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Climate Change 2015
Cap-and-trade systems to reduce greenhouse gas emissions
I’m in Paris this week for the conference where the United Nations will negotiate a legally binding agreement on climate with the aim of keeping global warming below a dangerous level of 2°C. Discussions have turned to carbon pricing as a means of reducing greenhouse gases to combat global warming such as cap-and-trade systems.
The “cap” is like a license to pollute up to a certain threshold, setting a limit on greenhouse gas emissions, which is lowered over time to reduce the amount of pollutants released into the atmosphere. The “trade” creates a market that allows large industries to trade their polluting licences amongst each other.
Each industry is given a license to emit a certain amount of greenhouse gas, known as a carbon allowance, and they can do so, or innovate in order to meet or come in under their allocated limit. The less they emit, the less they pay, so it is in their best interest to pollute less and save money, as they can sell the remainder of their allowance.
The cap-and-trade system worked very well to combat the acid rain issue back in the 1980s. Acid rain is rainfall that is made so acidic by atmospheric pollution that it causes environmental harm, typically to forests and lakes. The main cause is the industrial burning of coal and other fossil fuels, the waste gases from which contain sulfur and nitrogen oxides, which combine with atmospheric water to form acids. Much of eastern Canada is affected by acid rain caused in central Canada and the United States.
An agreement between Canada and the USA in 1990 reduced acid rain-causing sulphur dioxide emissions by almost 40 percent. To help industry meet these reductions, the US government created a cap-and-trade system for sulphur dioxide (SO2) emissions from the nation’s 3,200 coal plants.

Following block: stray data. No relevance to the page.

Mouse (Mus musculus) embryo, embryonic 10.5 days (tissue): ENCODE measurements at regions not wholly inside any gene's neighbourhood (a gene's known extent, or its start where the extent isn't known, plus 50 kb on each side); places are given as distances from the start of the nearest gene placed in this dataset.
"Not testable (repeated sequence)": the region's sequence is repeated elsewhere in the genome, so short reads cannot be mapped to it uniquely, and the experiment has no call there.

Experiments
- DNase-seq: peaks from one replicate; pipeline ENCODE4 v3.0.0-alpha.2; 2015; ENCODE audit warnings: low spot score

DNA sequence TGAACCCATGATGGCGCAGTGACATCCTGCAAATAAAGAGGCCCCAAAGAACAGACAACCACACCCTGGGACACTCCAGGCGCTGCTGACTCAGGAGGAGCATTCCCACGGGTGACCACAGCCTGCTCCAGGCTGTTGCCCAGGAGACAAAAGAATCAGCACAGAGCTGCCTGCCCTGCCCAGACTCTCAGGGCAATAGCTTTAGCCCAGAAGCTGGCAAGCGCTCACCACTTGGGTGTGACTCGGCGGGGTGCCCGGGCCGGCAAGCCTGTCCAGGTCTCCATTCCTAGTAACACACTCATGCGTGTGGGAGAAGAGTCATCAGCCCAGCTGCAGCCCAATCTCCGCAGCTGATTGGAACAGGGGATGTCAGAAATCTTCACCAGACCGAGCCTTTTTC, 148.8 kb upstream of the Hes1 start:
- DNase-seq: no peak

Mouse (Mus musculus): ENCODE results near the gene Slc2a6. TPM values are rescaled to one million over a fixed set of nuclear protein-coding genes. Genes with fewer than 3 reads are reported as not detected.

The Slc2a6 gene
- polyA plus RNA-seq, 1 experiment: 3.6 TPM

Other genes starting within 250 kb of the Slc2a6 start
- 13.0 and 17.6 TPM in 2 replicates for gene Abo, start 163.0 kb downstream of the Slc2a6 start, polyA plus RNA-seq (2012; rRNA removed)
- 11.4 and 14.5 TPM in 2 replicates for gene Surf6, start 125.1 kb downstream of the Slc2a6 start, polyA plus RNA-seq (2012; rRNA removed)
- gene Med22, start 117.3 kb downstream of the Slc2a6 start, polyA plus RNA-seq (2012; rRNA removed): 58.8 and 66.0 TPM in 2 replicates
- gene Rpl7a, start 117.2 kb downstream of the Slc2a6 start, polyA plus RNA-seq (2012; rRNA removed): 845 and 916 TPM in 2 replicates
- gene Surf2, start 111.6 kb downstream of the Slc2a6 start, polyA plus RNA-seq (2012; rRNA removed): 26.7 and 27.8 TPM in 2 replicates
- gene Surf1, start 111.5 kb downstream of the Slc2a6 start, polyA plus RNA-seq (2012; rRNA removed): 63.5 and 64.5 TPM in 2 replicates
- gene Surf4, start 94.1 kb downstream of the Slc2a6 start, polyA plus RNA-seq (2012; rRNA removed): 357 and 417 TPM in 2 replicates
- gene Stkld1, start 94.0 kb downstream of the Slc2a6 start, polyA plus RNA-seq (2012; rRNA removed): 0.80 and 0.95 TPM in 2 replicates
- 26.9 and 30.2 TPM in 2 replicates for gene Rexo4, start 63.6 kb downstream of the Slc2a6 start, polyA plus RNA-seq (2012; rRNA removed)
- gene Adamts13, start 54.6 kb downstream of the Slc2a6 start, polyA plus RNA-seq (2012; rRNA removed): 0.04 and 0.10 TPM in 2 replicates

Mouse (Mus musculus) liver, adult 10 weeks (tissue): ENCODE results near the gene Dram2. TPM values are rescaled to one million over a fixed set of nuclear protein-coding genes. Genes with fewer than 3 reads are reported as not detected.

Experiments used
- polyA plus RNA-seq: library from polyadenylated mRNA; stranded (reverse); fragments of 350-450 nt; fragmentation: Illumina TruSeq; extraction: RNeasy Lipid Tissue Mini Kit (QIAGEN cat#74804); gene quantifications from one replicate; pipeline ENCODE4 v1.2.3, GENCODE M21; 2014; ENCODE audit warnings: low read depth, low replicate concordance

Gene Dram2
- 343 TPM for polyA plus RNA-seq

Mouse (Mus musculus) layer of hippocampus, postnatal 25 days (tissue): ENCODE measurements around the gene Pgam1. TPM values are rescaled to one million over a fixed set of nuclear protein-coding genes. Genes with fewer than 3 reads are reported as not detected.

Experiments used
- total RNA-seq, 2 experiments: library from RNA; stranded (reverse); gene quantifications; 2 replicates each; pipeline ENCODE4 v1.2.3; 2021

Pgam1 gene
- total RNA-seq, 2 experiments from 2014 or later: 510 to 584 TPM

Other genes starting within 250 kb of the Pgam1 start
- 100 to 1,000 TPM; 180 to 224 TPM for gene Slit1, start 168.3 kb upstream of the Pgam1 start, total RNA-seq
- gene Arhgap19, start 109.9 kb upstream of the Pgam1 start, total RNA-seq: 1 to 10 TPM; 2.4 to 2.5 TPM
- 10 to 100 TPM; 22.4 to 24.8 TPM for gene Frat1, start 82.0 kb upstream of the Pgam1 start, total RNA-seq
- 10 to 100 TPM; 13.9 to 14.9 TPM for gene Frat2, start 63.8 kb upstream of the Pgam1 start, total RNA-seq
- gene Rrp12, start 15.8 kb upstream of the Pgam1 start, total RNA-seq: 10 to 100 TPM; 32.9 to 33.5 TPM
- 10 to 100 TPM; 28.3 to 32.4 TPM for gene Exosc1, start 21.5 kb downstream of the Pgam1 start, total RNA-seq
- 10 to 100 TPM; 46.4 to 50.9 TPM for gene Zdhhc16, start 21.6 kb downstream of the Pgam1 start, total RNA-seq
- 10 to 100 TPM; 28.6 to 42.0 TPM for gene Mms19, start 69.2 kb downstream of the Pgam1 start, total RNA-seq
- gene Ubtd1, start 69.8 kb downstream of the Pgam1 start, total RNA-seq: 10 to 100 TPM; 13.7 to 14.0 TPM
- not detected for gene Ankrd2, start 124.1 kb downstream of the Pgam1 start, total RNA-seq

The system created a market for firms to buy and sell government-issued allowances to emit SO2. By 2007, annual emissions had declined below the programme’s goal for a total of 43 per cent reduction from 1990 levels, despite electricity generation from coal-fired power plants increasing more than 26% from 1990-2007.
In economic theory, a cap-and-trade scheme can be cost effective, meaning the total costs of pollution reduction are minimized. Because each company has flexibility to choose the course of action, it costs the least to achieve environmental compliance - broadly either reduce its own emissions or buy more allowances to cover its emissions. Investment flows to where it is least costly to reduce emissions.
The province of Quebec entered a carbon cap-and-trade system in 2013 whereby businesses that emit 25,000 tonnes or more of greenhouse gases (carbon dioxide equivalent or CO2e) a year are subject to the cap-and-trade system. Presently, only the industrial and electricity sectors are subject to the system, but soon it will include fossil fuel distributors.
In 2014, Québec linked its system with that of California, thus creating the largest carbon market in North America, and the first one in the world to have been designed and to be operated by subnational governments of different countries. The Western Climate Initiative’s (WCI) carbon market has expanded further to include the provinces of British Columbia and Manitoba, with the expected addition of Ontario soon.
There is another cap-and-trade system operating close to Atlantic Canada known as the Regional Greenhouse Gas Initiative or RGGI that includes eight northeastern United States (Maine, Vermont, New Hampshire, Massachusetts, Connecticut, New York, Delaware and Maryland) who have capped their greenhouse gas emissions at 88.7 million tonnes declining 2.5 per cent each year until 2020.
The cap is already down to 66.8 million tonnes in 2015. The carbon allowances are sold at auction raising $2 billion that is now invested in energy efficiency, clean and renewable energy, direct consumer bill reductions and other greenhouse gas reduction programs.
Critics have cited problems with monitoring the reductions in emissions but I think this could be accomplished if 3,200 coal plants in the USA have participated in a successful acid rain reduction program.
But we have to accept that our present lifestyle requires that wastes be produced. And until we move completely to renewal energy such as using solar or wind power, we’ll have to accept some greenhouse gas emissions.
Next time: Geoengineering responses to climate change.
By Adam Fenech (guest opinion)
Adam Fenech, PhD, is Associate Professor, UPEI School of Business; and director, Centre for Climate Management, University of Prince Edward Island.